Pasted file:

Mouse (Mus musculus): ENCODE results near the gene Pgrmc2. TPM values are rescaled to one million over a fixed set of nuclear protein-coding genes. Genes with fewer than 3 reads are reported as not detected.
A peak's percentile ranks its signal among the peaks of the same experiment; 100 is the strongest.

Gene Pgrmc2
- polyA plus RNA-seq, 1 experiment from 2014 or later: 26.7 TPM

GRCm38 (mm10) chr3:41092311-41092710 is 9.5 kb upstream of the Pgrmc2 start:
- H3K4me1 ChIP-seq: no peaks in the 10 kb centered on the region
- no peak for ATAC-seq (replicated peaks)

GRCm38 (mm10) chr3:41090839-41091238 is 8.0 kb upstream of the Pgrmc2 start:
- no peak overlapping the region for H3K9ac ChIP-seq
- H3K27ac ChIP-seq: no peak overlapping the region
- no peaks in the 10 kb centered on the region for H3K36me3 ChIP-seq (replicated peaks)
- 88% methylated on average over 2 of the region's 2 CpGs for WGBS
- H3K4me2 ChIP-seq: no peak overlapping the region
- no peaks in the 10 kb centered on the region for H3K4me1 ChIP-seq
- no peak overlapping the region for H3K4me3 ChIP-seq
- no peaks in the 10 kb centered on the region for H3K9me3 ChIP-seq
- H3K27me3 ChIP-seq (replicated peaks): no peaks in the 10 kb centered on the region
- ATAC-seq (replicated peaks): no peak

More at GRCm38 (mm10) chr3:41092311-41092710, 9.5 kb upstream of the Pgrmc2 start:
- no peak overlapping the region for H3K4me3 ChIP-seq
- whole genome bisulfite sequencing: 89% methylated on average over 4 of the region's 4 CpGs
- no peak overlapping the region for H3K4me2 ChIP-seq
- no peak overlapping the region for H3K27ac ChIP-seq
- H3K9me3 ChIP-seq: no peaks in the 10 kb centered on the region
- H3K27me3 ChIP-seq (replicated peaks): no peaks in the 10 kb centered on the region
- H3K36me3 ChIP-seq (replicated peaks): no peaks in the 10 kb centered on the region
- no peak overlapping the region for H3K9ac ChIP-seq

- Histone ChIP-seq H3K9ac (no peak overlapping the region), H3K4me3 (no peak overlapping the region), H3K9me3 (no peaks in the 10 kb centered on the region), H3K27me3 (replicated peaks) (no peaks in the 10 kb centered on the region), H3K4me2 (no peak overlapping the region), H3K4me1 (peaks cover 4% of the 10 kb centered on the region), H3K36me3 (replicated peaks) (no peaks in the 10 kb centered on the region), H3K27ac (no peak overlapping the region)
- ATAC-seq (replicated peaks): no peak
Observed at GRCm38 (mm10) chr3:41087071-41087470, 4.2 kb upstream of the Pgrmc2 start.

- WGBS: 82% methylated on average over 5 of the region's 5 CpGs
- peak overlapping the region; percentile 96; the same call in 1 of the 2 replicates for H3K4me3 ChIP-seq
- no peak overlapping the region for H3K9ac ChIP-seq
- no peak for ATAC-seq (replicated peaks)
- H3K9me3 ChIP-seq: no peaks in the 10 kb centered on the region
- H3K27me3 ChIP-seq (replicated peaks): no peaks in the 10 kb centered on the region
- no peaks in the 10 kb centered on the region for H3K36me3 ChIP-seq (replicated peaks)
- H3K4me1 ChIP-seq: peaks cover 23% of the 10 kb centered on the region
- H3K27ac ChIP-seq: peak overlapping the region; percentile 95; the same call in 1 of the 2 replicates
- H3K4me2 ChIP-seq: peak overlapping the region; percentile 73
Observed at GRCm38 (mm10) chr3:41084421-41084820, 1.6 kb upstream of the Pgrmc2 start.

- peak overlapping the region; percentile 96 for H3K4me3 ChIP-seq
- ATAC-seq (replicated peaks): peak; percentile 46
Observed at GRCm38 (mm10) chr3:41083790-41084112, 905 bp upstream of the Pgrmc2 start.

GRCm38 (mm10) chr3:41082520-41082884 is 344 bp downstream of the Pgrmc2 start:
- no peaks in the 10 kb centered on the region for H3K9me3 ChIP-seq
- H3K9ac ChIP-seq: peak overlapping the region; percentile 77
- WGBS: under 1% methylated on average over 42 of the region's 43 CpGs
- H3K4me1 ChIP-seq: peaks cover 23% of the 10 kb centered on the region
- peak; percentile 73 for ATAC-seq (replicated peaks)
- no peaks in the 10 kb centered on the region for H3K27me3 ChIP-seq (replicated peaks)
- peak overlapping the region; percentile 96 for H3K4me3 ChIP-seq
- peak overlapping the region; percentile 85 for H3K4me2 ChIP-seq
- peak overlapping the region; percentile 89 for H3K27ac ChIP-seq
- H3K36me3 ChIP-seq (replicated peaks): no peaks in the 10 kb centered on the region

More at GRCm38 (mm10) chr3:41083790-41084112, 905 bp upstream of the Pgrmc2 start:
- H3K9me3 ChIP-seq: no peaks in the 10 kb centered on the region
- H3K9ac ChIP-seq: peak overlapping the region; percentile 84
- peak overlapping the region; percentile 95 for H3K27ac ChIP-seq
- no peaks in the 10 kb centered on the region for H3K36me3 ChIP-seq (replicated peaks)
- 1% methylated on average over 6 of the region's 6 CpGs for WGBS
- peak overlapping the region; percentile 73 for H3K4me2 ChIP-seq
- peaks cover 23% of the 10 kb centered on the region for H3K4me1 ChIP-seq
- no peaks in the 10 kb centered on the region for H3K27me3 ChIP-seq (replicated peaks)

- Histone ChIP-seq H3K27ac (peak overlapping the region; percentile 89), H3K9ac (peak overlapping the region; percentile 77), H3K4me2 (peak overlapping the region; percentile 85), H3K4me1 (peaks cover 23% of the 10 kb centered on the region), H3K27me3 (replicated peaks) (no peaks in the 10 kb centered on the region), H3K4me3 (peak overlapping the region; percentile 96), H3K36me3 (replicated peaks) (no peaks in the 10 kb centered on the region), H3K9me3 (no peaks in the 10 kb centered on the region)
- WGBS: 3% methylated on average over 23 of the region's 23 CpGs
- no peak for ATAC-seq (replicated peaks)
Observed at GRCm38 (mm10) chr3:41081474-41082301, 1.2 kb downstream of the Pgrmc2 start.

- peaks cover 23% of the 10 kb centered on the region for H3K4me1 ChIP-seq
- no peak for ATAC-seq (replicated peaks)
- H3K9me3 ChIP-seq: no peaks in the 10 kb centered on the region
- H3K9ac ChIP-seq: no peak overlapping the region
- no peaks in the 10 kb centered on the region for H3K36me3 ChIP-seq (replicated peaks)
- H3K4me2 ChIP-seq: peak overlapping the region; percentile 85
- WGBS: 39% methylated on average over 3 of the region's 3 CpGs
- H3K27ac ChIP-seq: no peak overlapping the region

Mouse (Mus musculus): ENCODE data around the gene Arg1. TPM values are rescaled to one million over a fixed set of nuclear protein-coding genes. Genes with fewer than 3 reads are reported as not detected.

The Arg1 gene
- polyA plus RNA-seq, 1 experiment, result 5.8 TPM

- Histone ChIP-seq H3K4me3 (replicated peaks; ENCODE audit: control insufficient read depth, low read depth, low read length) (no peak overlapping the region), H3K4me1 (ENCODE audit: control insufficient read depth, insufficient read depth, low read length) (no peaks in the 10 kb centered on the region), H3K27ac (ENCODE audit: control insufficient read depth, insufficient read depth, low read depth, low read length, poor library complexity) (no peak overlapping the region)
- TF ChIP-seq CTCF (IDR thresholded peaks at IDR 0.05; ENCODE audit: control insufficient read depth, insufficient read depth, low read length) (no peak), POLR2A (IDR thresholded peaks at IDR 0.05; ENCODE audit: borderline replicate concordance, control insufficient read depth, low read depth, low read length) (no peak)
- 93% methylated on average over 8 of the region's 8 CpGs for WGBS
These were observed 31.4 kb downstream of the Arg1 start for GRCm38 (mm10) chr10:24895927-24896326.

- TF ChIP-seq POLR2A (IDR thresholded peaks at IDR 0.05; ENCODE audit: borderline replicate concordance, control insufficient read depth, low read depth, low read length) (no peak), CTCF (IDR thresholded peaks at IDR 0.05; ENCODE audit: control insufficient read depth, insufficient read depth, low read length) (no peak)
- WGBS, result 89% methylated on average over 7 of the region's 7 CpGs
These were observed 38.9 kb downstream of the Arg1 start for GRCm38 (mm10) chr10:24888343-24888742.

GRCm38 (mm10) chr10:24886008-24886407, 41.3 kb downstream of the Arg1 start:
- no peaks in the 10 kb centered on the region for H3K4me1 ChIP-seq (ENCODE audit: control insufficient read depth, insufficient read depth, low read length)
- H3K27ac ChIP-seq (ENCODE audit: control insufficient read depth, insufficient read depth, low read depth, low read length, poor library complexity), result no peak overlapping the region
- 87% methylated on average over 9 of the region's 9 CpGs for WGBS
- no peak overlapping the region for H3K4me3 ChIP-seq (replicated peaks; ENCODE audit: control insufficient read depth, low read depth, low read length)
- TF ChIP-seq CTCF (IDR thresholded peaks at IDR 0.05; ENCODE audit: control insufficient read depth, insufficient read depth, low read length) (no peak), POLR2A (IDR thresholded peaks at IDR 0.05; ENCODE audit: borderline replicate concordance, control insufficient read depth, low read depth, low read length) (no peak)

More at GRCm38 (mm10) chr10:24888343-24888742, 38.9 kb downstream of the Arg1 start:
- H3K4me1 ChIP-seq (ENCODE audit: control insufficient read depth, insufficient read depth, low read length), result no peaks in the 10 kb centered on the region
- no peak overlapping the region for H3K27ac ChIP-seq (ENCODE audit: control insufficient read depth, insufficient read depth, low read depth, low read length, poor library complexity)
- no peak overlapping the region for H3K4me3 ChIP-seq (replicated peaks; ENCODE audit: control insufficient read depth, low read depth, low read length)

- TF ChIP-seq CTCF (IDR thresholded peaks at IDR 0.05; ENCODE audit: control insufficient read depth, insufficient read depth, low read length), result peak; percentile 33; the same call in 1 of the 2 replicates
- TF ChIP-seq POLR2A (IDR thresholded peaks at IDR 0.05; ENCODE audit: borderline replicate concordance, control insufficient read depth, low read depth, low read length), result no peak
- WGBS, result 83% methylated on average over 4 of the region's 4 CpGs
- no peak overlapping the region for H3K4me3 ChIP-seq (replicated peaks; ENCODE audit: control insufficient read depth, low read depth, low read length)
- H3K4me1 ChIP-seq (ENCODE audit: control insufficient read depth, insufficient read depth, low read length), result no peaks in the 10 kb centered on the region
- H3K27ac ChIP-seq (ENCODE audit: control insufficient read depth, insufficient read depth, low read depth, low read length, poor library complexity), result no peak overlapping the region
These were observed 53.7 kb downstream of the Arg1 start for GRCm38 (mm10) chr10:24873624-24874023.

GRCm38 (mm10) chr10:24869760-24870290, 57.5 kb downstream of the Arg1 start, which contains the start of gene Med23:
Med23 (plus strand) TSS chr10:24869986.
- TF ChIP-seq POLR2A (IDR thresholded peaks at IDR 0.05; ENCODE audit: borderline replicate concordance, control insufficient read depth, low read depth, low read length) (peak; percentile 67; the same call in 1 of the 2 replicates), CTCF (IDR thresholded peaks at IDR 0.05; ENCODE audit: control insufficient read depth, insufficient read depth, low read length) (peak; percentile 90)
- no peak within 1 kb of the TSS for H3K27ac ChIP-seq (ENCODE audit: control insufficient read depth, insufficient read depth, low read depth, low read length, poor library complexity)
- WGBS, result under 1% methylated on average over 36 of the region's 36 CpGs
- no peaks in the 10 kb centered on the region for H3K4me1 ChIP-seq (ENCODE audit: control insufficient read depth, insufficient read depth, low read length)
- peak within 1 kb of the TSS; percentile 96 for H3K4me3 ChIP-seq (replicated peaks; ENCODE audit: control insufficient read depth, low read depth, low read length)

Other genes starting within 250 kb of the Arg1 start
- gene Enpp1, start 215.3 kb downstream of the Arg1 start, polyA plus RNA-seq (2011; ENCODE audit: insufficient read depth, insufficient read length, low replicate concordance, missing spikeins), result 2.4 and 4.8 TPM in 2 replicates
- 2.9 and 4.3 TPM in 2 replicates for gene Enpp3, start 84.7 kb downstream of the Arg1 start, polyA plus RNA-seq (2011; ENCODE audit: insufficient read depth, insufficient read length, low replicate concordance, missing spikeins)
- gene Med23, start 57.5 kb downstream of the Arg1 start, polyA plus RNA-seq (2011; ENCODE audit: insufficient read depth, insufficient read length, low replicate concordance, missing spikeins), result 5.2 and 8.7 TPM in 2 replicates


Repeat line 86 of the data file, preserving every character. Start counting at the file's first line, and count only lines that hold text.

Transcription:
These were observed 38.9 kb downstream of the Arg1 start for GRCm38 (mm10) chr10:24888343-24888742.